Moscow chocolate passes the Arctic cold test
Moscow confectioneries have successfully passed the permafrost test in the Arctic with their products retaining their nutritional characteristics after being buried for 12 to 42 years.
“This year, researchers have dug up confectioneries that had been buried in permafrost during previous expeditions. The samples included a 1980 Kis-Kis toffee, a 2004 Slava porous chocolate bar and a 2010 Babayevsky Lux chocolate bar. The expedition was held in early August with ambient temperatures in Taimyr around 5˚С above zero. During the winter, it drops to 40˚С below zero. All the samples were in perfect shape. The chocolate grew a little “gray” due to migration of fats, which is inevitable with thermal gradient in action. Preliminary evaluations conducted by the researches showed that the sweets had kept their nutritional value,” Head of Moscow’s Investment and Industrial Policy Department Vladislav Ovchinsky said.
The scientific experiment on storing food in Arctic permafrost has been ongoing for some 120 years now. Products are placed in aluminum containers and buried at a depth of about 2 metres in partially frozen soil, which is subject to significant temperature changes. Six expeditions have taken place as part of the experiment, the last one in 2022.
Now the samples are stored in dedicated refrigerators and will be studied for three weeks or so. These experiments show changes in the ingredients and their storage life at low, unregulated temperatures, which is particularly important considering the ongoing plans to develop the Arctic territories.
During the sixth expedition, the researchers buried more product samples in the permafrost, including Babayevsky Elite chocolate, which will be recovered in 2028, 2034, 2040 and 2050.
The researchers have come up with a series of important findings from these experiments.
“The researchers divided the products into three groups based on their permafrost storability properties. The first group included products like black or green tea and vodka that can be stored in such conditions for an indefinite time with their properties only improving. The shelf life of the products from the second group – canned meat, space food, bread, powdered and condensed milk, as well as low-moisture confectionery, including chocolate – can presumably run to 100 years. The third group includes products such as canned fish and vegetables, pates and sausages that can be stored at low temperatures for three to six years at most. If stored longer, they tend to lose their visual appeal, but can still be eaten,” Sergei Beletsky said.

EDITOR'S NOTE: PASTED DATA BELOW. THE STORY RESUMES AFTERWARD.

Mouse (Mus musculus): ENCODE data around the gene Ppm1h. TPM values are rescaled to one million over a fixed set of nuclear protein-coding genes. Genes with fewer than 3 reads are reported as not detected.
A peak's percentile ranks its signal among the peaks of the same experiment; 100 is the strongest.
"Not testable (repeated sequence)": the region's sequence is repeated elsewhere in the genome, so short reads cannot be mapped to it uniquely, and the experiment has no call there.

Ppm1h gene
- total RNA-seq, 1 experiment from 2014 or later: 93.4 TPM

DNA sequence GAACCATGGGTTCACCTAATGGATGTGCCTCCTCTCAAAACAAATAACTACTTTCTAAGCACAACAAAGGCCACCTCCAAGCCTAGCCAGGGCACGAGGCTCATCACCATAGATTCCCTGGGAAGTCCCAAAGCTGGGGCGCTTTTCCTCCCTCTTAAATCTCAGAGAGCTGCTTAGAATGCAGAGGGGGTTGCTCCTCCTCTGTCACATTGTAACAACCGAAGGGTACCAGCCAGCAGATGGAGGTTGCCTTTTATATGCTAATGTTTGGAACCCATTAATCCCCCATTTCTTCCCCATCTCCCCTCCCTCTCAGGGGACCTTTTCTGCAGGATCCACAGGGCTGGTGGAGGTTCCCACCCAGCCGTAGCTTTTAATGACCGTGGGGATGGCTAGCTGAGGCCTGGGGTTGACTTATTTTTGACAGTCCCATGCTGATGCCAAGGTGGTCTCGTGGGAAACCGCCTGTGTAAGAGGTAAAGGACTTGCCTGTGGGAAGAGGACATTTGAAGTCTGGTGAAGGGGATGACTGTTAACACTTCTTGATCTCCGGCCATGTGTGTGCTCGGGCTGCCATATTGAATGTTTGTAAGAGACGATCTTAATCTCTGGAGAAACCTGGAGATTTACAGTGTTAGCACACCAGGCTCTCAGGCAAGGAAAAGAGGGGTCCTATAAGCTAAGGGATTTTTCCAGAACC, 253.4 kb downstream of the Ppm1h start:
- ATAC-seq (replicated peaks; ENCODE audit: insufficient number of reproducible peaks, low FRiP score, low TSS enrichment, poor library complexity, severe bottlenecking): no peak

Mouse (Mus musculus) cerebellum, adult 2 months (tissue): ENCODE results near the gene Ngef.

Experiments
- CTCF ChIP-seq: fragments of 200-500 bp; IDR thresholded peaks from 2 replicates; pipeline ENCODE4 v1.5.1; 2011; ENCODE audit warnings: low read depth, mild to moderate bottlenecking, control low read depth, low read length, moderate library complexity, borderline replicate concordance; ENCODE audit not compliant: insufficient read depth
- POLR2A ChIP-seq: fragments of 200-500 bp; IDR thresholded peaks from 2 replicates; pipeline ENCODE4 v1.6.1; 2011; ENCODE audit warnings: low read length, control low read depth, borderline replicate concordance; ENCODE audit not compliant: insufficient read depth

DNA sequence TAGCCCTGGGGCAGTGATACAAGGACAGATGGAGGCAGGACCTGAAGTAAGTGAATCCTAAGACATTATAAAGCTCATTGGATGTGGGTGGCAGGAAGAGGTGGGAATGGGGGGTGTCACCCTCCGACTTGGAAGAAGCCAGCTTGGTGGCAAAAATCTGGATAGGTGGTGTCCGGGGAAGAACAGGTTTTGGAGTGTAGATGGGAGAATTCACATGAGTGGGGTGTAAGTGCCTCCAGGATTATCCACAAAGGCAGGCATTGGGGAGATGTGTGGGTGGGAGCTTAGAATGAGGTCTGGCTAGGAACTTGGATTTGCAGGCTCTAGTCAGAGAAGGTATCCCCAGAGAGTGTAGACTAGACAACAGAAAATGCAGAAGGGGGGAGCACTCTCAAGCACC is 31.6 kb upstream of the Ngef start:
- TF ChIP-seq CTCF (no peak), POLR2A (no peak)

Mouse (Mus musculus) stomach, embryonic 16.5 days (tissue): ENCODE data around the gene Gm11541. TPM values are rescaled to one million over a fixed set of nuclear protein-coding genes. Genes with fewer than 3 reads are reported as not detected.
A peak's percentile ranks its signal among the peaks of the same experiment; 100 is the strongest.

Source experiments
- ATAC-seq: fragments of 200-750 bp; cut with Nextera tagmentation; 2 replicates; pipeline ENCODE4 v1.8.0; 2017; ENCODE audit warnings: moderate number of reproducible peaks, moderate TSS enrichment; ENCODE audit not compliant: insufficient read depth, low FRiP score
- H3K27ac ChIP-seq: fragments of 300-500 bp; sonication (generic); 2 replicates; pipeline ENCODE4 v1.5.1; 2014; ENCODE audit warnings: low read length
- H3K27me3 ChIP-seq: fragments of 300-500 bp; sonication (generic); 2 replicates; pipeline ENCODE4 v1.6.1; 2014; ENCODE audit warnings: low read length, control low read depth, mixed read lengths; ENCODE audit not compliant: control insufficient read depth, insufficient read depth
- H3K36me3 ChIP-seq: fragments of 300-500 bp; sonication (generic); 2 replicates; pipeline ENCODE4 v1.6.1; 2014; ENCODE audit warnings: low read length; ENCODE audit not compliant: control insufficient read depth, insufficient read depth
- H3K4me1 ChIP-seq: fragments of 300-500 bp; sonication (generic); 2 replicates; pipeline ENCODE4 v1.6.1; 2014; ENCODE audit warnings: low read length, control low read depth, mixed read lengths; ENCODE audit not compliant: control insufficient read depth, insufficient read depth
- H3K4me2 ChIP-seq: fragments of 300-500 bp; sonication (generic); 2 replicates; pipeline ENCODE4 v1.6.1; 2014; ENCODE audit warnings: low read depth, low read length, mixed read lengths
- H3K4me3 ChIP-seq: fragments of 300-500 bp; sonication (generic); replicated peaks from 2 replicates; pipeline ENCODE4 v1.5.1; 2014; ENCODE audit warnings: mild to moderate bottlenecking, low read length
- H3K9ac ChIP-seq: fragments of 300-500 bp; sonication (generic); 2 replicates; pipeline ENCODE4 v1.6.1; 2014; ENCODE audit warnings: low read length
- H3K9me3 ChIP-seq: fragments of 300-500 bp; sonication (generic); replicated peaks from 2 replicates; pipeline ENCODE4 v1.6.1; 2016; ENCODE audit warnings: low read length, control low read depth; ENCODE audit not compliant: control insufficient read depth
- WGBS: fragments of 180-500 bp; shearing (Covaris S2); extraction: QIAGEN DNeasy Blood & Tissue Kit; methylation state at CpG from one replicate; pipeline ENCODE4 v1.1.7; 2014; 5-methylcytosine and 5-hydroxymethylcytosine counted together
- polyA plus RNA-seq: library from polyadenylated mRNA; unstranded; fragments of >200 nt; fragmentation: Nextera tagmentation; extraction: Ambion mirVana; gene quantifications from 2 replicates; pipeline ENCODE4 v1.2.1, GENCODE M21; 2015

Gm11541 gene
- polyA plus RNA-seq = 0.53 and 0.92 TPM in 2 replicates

Sergei Beletsky is the research leader of the expedition. He is the director of the National Research Institute of the Confectionery Industry which is a branch of the federal state publicly funded research institution, “V.M. Gorbatov Federal Research Center for Food Systems “of the Russian Academy of Sciences.
Remarkably, chocolate is one of the best solid foods that can be stored long-term in permafrost because it is rich in cocoa butter.
“The percentage of cocoa butter in chocolate, both for the purpose of a scientific experiment and in terms of nutritional value, should be high, and the butter itself should be natural, not rechurned or processed. Normally, chocolate should be stored at a temperature of about 18˚C,” Managing Director of the United Confectioners Group Alexei Orlov said.